The end of one story and the beginning of the next
Note: This text belongs at the end of November 2, Part C
It was a strange kind of fear. I knew my parents would protect me as well as they could and I knew I could contribute to my own safety. I knew the radio station would do its best to help us know where the safe places were.
What I didn’t know was what a flood was like. Other than drowning, were there other dangers? What really happened when a levee broke? Would the water spread out or rage straight out like a river? If the river caught up with us, could we still do things to help ourselves? Would the water level rise slowly or quickly?
Not knowing what would happen made it all the more difficult. We’d left the safety of the borrowed house in the dark of night. It was pitch black and raining, still raining. We were just following the car in front of us now. Once in a while we’d see a police or fire car going the other way, but they didn’t stop to talk to us.
We felt snug in the car. My smallest brother was sound asleep, unaware of the drama. We’d ask questions, but my Dad was getting irritable and my mother just told us to shush - be quiet. What little I could see from the light of the headlights spilling away from the road, told me that the land was most probably flat. How far did we need to drive to be safe? Would we stay safe there or need to flee again?
It took hours of creeping in the dark before we crossed a bridge and drove into a small town. All of a sudden there were lights and people directing traffic. Housing had been arranged for the flood refugees (was that us?) in the various schools and halls in the town. We went to our assigned building where people were putting up wood and canvas cots in rows and others were assigning each person a cot. We were told that a school bus would take us to the high school for meals. They were free. All of this was organized by the Red Cross.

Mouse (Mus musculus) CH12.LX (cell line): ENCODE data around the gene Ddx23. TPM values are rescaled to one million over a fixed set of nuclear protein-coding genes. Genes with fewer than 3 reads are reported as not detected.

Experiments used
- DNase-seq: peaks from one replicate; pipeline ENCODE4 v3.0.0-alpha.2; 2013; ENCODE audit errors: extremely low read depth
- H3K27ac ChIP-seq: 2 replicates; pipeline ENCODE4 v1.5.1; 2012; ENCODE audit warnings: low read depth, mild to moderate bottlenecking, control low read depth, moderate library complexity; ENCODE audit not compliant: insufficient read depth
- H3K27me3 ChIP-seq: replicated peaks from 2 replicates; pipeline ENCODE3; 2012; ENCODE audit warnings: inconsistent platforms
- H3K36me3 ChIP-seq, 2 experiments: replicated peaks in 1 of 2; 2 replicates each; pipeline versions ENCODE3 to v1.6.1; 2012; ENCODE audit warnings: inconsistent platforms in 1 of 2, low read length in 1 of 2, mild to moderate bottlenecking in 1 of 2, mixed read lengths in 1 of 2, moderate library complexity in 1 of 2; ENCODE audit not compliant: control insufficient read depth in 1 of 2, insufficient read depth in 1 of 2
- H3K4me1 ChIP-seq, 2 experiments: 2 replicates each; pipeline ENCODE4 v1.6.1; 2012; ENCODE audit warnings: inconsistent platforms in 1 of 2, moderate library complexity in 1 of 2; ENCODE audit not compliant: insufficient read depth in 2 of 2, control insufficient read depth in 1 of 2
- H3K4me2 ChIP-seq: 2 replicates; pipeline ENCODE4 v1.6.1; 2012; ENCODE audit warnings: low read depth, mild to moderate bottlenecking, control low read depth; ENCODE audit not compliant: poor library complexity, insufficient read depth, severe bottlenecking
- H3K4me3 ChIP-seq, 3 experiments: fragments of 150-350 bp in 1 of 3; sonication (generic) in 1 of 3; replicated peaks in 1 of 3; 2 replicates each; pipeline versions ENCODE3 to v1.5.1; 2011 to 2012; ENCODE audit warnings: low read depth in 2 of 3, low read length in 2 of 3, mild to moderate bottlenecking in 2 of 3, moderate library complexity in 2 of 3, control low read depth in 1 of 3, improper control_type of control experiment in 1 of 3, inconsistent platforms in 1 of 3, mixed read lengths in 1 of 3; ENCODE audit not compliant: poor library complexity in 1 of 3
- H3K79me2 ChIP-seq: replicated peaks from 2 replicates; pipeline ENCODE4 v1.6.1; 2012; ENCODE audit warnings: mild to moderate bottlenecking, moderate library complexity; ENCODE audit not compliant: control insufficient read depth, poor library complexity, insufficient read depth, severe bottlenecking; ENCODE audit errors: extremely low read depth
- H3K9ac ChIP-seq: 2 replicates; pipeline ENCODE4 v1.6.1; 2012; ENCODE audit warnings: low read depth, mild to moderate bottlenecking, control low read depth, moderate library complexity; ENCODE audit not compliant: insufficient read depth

So, we had a row of six cots covered with six blankets in the midst of a crowd of people sitting or milling about their assigned cots. No one seemed to know what to do now. We’d never been evacuated before. We didn’t know if we had a home to go back to or whether our things were wet with water. As a teen, I was appalled with the lack of privacy. We were going to sleep in the open with all these people?
We did and in the morning of Christmas Eve day, we boarded the bus to go and have breakfast. We had to eat what we were served or go hungry. We ate.
The day drug on. In the afternoon my Dad confided that while they had brought a few gifts for us kids, particularly for my little brother, he had left Mom’s gift behind in our house. “She’s been through so much,” he said. “come help me find a gift for her.” So Dad and I went out to find a store that was open that might possibly have something we could give Mom. We ended up in a small hardware store that also sold household goods where Dad bought her a new iron. Apparently she’d been complaining about her old one. Okay. If it makes Dad happy, I don’t care.
Throughout the day people would come by to sing Christmas Carols or to bring diapers and clothing for people who needed them. We definitely turned those down. We had too much dignity to take that kind of charity. That was true of a lot of people. It just seemed important to hold on to a little bit of self respect.